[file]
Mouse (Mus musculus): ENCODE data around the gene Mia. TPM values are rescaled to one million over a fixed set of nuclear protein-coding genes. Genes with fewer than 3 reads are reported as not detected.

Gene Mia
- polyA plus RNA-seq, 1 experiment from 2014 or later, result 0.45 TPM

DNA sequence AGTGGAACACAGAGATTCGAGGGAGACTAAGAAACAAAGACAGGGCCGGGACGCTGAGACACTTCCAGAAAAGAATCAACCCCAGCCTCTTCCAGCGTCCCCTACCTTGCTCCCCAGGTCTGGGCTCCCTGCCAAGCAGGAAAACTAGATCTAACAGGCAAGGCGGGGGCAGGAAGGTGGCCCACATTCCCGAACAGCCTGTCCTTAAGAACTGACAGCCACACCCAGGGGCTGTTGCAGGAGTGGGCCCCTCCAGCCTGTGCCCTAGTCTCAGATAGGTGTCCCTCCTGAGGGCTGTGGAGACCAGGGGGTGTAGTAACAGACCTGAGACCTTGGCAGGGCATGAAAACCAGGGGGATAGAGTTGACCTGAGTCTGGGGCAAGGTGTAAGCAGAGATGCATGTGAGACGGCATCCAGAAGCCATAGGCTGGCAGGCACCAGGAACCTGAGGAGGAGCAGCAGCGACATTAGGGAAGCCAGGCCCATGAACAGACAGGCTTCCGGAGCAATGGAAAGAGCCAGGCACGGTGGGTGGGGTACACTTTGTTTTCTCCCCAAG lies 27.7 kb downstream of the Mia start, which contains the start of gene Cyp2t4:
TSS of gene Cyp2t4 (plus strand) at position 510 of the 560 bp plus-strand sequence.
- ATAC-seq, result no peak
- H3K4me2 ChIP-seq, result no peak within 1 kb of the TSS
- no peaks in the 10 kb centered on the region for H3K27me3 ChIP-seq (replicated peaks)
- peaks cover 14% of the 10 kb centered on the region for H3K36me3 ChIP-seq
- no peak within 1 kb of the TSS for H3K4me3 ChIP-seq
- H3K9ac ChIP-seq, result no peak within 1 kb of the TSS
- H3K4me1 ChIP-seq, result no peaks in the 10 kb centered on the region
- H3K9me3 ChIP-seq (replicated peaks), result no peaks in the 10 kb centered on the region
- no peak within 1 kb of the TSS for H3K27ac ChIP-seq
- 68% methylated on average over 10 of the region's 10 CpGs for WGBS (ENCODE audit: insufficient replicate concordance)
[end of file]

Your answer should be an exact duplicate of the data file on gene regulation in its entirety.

Mouse (Mus musculus): ENCODE data around the gene Mia. TPM values are rescaled to one million over a fixed set of nuclear protein-coding genes. Genes with fewer than 3 reads are reported as not detected.

Gene Mia
- polyA plus RNA-seq, 1 experiment from 2014 or later, result 0.45 TPM

DNA sequence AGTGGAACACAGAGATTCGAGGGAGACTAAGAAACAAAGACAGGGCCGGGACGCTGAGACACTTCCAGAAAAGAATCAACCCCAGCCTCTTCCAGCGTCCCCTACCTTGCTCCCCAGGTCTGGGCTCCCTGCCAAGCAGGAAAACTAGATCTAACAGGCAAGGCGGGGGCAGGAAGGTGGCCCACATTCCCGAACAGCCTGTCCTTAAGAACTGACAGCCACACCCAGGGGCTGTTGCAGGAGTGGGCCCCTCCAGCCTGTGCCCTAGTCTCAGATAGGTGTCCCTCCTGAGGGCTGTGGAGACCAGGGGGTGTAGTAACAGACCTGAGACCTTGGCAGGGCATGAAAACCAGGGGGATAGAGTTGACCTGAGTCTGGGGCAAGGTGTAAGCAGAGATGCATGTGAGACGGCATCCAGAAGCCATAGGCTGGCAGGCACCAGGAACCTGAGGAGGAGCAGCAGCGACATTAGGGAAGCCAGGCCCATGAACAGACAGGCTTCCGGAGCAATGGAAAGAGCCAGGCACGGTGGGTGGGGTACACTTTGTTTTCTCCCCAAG lies 27.7 kb downstream of the Mia start, which contains the start of gene Cyp2t4:
TSS of gene Cyp2t4 (plus strand) at position 510 of the 560 bp plus-strand sequence.
- ATAC-seq, result no peak
- H3K4me2 ChIP-seq, result no peak within 1 kb of the TSS
- no peaks in the 10 kb centered on the region for H3K27me3 ChIP-seq (replicated peaks)
- peaks cover 14% of the 10 kb centered on the region for H3K36me3 ChIP-seq
- no peak within 1 kb of the TSS for H3K4me3 ChIP-seq
- H3K9ac ChIP-seq, result no peak within 1 kb of the TSS
- H3K4me1 ChIP-seq, result no peaks in the 10 kb centered on the region
- H3K9me3 ChIP-seq (replicated peaks), result no peaks in the 10 kb centered on the region
- no peak within 1 kb of the TSS for H3K27ac ChIP-seq
- 68% methylated on average over 10 of the region's 10 CpGs for WGBS (ENCODE audit: insufficient replicate concordance)